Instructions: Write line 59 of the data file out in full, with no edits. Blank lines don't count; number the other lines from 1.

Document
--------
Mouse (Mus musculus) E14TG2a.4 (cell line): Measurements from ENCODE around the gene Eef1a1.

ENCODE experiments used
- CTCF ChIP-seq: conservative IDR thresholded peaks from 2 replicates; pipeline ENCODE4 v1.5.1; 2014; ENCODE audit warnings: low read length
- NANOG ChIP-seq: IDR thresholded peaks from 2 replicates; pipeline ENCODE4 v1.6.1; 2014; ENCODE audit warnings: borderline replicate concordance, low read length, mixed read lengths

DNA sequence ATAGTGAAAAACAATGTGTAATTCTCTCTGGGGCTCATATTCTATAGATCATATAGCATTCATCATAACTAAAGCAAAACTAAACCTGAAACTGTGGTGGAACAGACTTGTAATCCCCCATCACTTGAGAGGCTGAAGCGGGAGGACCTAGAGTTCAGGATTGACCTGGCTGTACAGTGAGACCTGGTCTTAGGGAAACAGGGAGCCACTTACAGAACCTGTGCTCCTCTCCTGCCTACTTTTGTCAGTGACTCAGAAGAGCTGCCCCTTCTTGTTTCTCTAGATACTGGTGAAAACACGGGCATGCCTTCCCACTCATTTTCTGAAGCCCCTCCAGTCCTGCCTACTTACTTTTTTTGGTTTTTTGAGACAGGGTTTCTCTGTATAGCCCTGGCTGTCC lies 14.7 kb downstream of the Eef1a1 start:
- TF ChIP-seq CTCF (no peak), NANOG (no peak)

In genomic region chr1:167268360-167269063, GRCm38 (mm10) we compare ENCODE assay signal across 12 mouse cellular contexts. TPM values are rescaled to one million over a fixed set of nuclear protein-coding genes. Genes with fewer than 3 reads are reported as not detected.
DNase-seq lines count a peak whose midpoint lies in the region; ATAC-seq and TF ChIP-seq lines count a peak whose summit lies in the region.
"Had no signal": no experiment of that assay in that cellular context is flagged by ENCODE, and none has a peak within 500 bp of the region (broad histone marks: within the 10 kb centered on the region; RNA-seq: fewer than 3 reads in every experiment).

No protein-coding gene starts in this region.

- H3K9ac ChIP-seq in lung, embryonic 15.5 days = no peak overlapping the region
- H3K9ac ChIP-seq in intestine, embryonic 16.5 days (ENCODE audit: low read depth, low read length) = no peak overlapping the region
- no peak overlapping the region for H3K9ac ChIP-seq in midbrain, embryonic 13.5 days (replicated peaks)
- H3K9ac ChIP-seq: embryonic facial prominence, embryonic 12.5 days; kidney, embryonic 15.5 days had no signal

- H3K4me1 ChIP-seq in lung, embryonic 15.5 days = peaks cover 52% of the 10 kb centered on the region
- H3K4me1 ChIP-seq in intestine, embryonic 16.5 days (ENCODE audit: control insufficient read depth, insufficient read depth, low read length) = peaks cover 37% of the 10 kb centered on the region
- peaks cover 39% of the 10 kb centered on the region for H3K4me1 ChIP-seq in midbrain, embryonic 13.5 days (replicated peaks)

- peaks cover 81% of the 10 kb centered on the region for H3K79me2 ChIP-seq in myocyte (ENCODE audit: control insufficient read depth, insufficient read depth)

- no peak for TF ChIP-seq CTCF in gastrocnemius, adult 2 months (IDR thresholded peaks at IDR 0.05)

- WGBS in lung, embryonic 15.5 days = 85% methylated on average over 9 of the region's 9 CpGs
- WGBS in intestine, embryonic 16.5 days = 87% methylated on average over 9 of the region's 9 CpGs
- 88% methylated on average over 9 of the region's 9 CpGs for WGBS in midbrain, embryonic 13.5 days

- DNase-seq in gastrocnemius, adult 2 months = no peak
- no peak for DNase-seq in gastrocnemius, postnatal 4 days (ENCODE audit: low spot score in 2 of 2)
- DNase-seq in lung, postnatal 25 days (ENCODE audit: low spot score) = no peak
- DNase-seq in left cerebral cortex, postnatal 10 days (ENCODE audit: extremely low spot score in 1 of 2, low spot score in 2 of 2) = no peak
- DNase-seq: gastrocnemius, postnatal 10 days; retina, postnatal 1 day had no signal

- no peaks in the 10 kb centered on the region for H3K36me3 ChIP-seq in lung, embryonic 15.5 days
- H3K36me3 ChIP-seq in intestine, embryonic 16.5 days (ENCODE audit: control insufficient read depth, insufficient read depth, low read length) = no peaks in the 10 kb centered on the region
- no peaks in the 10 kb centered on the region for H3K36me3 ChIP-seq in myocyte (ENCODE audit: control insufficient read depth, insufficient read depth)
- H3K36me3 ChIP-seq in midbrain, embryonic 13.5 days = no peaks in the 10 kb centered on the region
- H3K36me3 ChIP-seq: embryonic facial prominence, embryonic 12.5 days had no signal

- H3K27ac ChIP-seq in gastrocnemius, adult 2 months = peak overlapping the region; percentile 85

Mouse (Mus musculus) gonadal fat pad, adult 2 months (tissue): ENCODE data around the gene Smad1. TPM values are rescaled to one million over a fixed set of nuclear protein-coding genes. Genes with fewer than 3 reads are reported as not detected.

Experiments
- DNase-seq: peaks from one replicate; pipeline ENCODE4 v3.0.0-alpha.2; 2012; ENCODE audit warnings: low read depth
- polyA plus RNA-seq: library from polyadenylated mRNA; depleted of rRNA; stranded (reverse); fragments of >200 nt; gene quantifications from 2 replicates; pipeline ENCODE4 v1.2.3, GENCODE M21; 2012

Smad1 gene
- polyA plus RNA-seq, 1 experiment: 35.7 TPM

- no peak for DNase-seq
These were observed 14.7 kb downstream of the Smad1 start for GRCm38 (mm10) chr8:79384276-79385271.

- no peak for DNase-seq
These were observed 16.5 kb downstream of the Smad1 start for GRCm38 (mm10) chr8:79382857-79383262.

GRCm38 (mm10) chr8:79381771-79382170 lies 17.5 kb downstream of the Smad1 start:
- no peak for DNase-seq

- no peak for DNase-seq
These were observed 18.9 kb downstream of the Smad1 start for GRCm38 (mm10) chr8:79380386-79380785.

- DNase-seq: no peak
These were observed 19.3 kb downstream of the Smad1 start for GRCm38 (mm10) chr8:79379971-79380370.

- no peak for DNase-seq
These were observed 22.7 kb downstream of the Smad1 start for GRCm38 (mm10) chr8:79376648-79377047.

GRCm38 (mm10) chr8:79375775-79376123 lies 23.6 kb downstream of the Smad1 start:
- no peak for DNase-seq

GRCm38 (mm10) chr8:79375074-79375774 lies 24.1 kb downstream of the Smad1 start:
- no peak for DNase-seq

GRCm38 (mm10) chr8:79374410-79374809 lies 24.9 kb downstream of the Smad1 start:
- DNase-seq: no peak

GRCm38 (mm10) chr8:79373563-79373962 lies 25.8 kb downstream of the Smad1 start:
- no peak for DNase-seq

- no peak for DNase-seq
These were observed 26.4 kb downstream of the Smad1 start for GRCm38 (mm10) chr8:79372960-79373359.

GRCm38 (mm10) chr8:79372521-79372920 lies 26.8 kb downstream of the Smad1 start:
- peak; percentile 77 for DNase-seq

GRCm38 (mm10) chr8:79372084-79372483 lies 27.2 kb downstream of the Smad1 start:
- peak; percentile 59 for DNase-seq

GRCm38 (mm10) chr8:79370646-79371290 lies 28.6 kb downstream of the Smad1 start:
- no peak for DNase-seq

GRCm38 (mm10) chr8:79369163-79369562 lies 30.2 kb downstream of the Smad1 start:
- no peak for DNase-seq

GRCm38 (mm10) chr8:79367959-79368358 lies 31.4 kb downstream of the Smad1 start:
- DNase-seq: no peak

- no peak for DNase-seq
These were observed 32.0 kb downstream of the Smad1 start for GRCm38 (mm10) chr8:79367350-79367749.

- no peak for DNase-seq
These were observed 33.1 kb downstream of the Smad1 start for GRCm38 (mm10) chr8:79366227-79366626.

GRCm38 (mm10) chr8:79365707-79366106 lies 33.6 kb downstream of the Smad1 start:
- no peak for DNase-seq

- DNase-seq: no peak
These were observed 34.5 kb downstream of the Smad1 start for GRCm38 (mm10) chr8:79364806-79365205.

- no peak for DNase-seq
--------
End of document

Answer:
- no peak for DNase-seq